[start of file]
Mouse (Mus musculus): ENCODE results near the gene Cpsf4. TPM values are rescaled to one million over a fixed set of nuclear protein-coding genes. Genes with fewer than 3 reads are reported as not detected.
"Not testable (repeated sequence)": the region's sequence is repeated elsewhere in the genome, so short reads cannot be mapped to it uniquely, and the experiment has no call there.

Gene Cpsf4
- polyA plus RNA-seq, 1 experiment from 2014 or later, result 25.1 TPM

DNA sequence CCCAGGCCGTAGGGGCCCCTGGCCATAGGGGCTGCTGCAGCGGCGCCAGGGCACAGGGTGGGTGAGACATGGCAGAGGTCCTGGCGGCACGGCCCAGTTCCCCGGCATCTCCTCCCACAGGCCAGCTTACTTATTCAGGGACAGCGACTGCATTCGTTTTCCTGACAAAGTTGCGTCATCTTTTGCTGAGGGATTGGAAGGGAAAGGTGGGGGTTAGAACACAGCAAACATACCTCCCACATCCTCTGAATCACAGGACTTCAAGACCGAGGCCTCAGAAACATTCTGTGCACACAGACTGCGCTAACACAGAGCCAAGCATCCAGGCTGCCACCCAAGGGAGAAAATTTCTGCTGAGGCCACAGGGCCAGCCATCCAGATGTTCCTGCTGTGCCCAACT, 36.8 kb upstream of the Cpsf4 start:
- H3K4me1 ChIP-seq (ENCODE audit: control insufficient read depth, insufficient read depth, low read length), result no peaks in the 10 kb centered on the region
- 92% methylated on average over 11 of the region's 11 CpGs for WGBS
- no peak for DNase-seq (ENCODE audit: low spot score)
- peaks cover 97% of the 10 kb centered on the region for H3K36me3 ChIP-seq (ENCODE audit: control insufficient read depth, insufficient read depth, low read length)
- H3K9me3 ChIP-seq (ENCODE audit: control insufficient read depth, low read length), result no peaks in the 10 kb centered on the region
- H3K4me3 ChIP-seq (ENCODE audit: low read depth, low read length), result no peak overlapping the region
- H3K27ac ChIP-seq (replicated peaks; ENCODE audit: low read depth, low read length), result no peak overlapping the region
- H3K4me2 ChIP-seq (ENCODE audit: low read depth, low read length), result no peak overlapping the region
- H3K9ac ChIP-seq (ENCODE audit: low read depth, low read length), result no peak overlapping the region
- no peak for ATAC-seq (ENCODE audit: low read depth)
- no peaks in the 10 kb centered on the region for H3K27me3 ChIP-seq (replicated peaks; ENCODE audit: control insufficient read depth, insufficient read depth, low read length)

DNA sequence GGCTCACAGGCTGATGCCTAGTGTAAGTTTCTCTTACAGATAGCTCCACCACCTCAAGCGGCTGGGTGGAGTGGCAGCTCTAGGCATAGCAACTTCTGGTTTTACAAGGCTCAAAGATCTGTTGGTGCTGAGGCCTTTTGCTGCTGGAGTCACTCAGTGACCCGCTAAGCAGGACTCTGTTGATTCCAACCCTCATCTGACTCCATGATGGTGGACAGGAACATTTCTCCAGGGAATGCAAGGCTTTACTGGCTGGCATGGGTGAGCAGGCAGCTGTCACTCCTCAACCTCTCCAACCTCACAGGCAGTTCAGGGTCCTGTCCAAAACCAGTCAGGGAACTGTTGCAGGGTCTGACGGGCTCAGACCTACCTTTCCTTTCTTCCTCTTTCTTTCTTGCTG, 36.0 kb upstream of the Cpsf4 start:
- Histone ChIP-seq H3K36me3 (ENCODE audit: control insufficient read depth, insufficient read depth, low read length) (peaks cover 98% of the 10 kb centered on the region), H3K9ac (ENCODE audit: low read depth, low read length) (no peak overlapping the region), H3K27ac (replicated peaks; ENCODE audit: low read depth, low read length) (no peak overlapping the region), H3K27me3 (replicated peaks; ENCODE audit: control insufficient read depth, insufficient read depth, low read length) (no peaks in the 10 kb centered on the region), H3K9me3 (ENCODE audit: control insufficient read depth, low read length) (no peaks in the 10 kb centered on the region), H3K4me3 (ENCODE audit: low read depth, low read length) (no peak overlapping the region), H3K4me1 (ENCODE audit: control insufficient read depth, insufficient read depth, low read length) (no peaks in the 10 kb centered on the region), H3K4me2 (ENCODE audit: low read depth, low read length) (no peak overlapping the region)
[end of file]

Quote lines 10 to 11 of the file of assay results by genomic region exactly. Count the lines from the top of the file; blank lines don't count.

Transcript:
- H3K9me3 ChIP-seq (ENCODE audit: control insufficient read depth, low read length), result no peaks in the 10 kb centered on the region
- H3K4me3 ChIP-seq (ENCODE audit: low read depth, low read length), result no peak overlapping the region